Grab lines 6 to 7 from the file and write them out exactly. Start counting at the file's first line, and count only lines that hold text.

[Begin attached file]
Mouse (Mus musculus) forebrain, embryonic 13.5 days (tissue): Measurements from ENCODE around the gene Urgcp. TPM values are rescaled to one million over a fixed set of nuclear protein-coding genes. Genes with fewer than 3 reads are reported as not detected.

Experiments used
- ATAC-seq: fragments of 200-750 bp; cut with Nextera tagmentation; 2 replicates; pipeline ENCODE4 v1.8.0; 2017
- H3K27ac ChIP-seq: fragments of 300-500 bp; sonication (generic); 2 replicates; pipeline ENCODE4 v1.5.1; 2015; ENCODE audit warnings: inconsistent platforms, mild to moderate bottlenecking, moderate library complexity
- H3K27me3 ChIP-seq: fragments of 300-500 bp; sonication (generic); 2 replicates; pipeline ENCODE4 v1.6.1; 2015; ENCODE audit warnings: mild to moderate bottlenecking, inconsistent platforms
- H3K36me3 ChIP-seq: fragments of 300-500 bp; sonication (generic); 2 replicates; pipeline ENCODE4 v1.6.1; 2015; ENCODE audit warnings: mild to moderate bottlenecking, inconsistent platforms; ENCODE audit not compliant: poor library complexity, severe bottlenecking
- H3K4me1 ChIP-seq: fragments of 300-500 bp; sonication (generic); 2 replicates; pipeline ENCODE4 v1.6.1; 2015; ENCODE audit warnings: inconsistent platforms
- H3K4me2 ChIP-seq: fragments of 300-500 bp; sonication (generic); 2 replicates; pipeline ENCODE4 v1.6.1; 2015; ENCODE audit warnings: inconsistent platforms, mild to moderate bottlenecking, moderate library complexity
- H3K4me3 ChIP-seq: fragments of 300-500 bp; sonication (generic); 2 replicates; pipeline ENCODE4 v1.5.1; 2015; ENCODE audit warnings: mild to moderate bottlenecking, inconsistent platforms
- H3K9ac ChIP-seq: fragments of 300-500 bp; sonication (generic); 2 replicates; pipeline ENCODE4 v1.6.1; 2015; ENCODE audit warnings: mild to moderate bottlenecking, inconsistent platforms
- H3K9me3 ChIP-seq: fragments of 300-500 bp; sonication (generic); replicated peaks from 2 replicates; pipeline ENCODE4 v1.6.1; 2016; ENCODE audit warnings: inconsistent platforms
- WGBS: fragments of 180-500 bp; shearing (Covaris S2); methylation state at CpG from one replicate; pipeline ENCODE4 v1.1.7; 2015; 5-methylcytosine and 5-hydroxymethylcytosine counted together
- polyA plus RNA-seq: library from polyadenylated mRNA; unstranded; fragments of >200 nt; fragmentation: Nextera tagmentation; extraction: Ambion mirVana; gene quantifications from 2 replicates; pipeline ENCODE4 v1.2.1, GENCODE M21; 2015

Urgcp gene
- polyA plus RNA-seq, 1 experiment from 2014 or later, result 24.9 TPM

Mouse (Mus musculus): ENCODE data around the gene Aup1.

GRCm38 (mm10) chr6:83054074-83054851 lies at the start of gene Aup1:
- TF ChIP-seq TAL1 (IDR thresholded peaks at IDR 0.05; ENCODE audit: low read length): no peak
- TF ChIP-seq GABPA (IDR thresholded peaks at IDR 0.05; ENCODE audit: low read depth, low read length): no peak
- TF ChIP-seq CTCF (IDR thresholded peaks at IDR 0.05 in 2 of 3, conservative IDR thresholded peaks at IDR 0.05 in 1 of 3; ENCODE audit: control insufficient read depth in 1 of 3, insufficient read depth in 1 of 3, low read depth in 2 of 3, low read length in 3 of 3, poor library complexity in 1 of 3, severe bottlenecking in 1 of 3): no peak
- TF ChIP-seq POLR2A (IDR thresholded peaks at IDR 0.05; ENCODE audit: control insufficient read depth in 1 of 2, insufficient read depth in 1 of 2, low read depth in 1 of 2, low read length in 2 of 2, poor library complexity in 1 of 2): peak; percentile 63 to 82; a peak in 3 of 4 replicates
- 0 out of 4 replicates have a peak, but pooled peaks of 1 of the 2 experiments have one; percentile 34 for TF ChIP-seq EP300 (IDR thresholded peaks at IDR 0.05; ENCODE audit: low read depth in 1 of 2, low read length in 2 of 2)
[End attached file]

- H3K36me3 ChIP-seq: fragments of 300-500 bp; sonication (generic); 2 replicates; pipeline ENCODE4 v1.6.1; 2015; ENCODE audit warnings: mild to moderate bottlenecking, inconsistent platforms; ENCODE audit not compliant: poor library complexity, severe bottlenecking
- H3K4me1 ChIP-seq: fragments of 300-500 bp; sonication (generic); 2 replicates; pipeline ENCODE4 v1.6.1; 2015; ENCODE audit warnings: inconsistent platforms